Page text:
Trafalgar Square, in the centre of London, commemorates the Battle of Trafalgar (1805). It was designed by Sir Charles Barry and was completed in 1845. The square was cleared in the 1820s as part of the Charing Cross improvement scheme. At the centre of the square is Nelson's Column, guarded by four lions.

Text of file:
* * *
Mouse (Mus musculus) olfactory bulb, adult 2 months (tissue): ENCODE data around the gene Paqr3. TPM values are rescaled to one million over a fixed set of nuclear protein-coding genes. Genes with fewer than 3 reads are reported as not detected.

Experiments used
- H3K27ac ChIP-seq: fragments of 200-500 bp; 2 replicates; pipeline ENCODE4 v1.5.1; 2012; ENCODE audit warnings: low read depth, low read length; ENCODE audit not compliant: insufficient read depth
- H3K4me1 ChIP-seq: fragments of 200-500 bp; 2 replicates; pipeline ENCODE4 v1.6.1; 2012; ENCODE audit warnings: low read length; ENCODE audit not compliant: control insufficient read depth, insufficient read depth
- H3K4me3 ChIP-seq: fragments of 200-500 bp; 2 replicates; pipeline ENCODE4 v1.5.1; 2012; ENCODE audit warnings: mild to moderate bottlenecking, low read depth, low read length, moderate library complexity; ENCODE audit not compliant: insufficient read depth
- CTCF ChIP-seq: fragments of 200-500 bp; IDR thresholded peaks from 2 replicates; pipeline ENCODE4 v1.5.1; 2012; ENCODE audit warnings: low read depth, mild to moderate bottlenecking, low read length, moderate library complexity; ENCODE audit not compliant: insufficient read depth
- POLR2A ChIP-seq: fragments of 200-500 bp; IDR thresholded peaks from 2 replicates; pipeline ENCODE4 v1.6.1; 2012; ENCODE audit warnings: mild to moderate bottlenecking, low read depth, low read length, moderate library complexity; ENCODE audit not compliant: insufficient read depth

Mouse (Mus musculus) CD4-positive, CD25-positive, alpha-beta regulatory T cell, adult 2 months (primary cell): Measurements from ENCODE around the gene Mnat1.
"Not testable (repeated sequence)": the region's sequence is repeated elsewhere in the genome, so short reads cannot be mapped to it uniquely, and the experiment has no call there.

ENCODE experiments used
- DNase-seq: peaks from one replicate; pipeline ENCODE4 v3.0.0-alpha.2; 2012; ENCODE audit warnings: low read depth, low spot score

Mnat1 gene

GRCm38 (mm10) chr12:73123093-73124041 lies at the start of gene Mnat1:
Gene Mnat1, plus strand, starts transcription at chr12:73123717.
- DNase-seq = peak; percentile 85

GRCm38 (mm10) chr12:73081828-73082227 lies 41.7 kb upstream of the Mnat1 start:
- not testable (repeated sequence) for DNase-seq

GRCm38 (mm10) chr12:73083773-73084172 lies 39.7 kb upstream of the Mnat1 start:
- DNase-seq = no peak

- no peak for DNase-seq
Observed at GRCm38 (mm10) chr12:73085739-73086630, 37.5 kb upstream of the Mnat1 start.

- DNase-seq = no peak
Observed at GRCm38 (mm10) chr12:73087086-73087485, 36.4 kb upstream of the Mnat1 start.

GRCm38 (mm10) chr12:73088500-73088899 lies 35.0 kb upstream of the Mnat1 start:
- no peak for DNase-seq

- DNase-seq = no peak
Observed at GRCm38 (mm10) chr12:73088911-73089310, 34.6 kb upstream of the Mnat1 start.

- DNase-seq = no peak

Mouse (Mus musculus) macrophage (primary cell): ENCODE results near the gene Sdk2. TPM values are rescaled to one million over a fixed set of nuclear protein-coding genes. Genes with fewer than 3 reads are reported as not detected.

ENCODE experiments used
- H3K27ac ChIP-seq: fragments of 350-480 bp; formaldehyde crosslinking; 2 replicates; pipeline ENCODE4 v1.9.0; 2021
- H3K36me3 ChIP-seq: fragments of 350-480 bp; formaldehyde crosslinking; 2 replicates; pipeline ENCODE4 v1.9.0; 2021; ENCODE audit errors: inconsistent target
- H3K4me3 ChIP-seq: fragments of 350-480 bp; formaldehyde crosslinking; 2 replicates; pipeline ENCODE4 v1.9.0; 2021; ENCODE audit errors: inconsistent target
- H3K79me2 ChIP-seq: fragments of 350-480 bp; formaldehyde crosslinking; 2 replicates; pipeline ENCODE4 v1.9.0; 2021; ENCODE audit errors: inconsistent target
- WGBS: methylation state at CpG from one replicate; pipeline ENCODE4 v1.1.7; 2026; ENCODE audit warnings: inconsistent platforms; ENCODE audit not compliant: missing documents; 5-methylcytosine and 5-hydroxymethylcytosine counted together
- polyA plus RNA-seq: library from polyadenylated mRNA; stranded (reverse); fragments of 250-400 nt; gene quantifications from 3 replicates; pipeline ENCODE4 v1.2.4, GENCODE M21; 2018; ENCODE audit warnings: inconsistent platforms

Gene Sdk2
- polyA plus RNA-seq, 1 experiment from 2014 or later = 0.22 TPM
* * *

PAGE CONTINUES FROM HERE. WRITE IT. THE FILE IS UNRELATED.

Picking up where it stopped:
The National Gallery, founded in 1824 houses a collection of over 2,300 paintings dating from the mid-13th century to 1900. It forms one of the sides of Trafalgar Square. It came into being when the British government bought 38 paintings from the heirs of the insurance broker and patron of the arts John Julius Angerstein. The design of the present building, the third to house the National Gallery, was started by William Wilkins in 1832. The building was completed in 1838.